A new report from Surviving Economic Abuse (SEA), The Cost of Covid: Economic abuse throughout the pandemic, has revealed how domestic abusers utilised COVID-19 restrictions to restrict, exploit and/or sabotage victims’ economic resources, compromising their physical safety.
The research found that since the arrival of the pandemic, abusers controlled victims’ access to their finances, benefits, child maintenance payments, everyday necessities such as food and utility bills, housing, as well as their ability to work or study.
7 in 10 professionals said the number of victim-survivors of economic abuse coming to their organisations for help has increased in the last 12 months.
Perpetrators also developed new context-specific tactics for control during the lockdown, including hiding work equipment, wrongly informing a victim’s employer they had broken lockdown rules, or refusing to help with childcare.
The fact that 90% of victim-survivors who responded to the survey were separated and no longer living with the perpetrator illustrated just how prevalent economic abuse is post-separation. This reinforces the significance of the work SEA has undertaken to ensure post-separation abuse is made a criminal offence via the Domestic Abuse Bill.
We welcome all the amendments the Government has made to the Domestic Abuse Bill, and as lockdown measures begin to lift, Surviving Economic Abuse is calling on Government and businesses to further ensure women and girls’ economic safety remains a priority.
Economic safety underpins physical safety. The survey showed 8% of respondents had been planning to leave before the pandemic. This meant victims were forced to stay with an abusive partner for longer than they wanted to and experienced more harm as a consequence. Women who experience economic abuse are five times more likely to experience physical abuse and are at increased risk of homicide and suicide.
The research further highlights how all women must have access to a safety net when they are struggling to access basic necessities. It is vital migrant victims of domestic abuse have equal support via the welfare system, including access to refuge accommodation paid for via housing benefit. SEA is calling on Government to accept the amendment championed by Southall Black Sisters, the Latin American Women’s Rights Service and the End Violence Against Women (EVAW) Coalition and backed by the House of Lords, which would extend the Destitution Domestic Violence Concession to all migrant women experiencing domestic abuse – when the Domestic Abuse Bill returns to the House of Commons on 15th April.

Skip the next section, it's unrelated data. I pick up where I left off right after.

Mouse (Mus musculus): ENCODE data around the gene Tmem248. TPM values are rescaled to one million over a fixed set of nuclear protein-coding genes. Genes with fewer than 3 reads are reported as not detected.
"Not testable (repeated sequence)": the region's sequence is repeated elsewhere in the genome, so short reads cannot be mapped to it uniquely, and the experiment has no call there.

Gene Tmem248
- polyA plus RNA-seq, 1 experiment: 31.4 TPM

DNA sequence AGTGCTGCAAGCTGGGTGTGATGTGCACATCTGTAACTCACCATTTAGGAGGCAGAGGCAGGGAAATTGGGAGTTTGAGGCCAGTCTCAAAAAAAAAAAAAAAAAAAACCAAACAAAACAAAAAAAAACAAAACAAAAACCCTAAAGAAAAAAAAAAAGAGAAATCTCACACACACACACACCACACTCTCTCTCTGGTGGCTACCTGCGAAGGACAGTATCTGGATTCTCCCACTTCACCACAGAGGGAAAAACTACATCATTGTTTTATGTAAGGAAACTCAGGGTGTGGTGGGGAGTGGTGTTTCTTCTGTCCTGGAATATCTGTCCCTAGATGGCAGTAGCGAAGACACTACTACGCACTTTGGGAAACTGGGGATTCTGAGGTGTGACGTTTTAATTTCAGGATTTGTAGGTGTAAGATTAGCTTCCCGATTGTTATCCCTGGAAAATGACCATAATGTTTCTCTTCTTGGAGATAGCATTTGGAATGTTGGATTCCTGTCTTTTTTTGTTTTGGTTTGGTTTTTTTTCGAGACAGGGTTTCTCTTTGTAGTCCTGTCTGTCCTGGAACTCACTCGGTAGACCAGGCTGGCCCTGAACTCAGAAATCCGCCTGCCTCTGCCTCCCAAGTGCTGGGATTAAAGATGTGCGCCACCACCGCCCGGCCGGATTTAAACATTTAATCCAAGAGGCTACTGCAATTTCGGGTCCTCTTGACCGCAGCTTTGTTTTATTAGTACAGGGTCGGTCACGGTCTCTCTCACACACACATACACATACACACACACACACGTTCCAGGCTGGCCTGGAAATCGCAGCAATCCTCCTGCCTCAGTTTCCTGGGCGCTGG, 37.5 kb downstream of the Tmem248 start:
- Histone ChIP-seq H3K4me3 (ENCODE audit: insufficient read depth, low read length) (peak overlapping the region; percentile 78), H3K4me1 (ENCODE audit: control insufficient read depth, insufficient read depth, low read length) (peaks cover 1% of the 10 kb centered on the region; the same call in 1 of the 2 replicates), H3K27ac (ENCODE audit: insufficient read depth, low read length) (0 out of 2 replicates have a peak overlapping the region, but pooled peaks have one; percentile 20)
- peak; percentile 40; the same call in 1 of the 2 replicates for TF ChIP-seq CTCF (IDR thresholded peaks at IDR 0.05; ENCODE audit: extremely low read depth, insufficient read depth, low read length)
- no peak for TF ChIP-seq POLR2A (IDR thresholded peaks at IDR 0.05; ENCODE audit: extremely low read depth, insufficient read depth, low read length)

“He has used COVID-19 to his advantage.”
(Victim-survivor of economic abuse)
During the pandemic:
- 79% said the perpetrator had tried to control their finances
- 72% said because of the perpetrator’s actions, their financial situation had worsened
- 45% said because of the perpetrator’s actions, their employment or education had worsened
- 84% said they were worried about receiving CMS payments
- 94% of women living with the perpetrators reported they were worried about their current access to economic resources and core necessities
- One third said because of the perpetrator’s actions, their housing situation had worsened.
- 57% of women said that their ability to seek help in relation to the perpetrator had been negatively impacted by lockdown and social distancing measures
Based on these findings, SEA is calling for the following measures:
An economic safety plan for women and girls
Government and business must ensure that economic safety is central to all decision making. This starts with ensuring a basic safety net and access to an independent income. From here, there must be the necessary building blocks in place to ensure sustained economic independence, such as access to welfare, prompt child maintenance payments, legal aid and paid leave.
Supporting migrant women
The Government must ensure all women with no recourse to public funds have access to the Destitution Domestic Violence Concession.
Dr Nicola Sharp-Jeffs, OBE, founder and CEO, said:
“Our research into the impact of COVID-19 demonstrates how integral economic safety is to the overall safety of victim-survivors. For this reason, government and business alike must start to make economic safety a priority when working towards ending violence against women and girls.”
Jess Phillips MP, Shadow Minister for Domestic Violence and Safeguarding, said:
“These new findings shine a light on all of the ways abusers used the COVID-19 restrictions to control their victims’ economic resources and compromise their physical safety. I’m really grateful for all the work charities like Surviving Economic Abuse are doing to highlight this important issue.”
Dr Kathryn Royal, Research Officer, Policy and Research Team, SEA, said:
“The Cost of COVID-19 research has highlighted a number of ways that the outbreak has created a conducive context for perpetrators to economically abuse victim-survivors, including post-separation. Therefore, it is vital that the needs of victim-survivors are considered a key priority and the project’s recommendations are put into practice.”
Rebecca Graham, Programme Manager, Standard Life Foundation, said:
“The increase in opportunities for economic abuse during the pandemic has been extremely worrying, and as this work shows, abuse often continues long after separation. While the pandemic and lockdowns have affected all areas of society, including public services, special provision must be made to ensure that the current situation does not further increase the risk to the finances and wellbeing of victim-survivors of economic abuse. There are many ways that policy makers and industry can help protect people, and the lessons learned here must be taken forward to create environments that do not inadvertently place women at risk in future years.”